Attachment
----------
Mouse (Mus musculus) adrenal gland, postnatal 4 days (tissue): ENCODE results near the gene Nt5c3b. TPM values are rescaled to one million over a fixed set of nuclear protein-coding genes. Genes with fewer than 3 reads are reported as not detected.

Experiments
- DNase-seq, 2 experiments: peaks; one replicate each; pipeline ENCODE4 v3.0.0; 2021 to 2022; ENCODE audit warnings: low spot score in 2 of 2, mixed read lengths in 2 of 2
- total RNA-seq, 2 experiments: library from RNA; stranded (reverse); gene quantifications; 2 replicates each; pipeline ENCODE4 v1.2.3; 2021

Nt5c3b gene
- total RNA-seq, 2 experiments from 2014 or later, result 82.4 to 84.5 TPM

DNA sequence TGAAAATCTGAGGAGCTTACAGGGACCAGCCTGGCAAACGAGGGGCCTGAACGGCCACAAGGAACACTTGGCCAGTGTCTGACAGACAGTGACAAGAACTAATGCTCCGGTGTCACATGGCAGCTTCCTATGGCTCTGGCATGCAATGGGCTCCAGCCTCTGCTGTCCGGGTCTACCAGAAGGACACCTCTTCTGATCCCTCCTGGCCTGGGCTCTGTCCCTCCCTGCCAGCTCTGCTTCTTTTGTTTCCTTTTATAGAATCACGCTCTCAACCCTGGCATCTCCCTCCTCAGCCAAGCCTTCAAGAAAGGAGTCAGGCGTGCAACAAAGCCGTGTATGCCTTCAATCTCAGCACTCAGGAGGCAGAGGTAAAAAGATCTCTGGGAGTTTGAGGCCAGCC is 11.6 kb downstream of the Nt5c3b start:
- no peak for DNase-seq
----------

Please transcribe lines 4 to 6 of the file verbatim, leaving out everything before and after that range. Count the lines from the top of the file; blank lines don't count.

- total RNA-seq, 2 experiments: library from RNA; stranded (reverse); gene quantifications; 2 replicates each; pipeline ENCODE4 v1.2.3; 2021

Nt5c3b gene
- total RNA-seq, 2 experiments from 2014 or later, result 82.4 to 84.5 TPM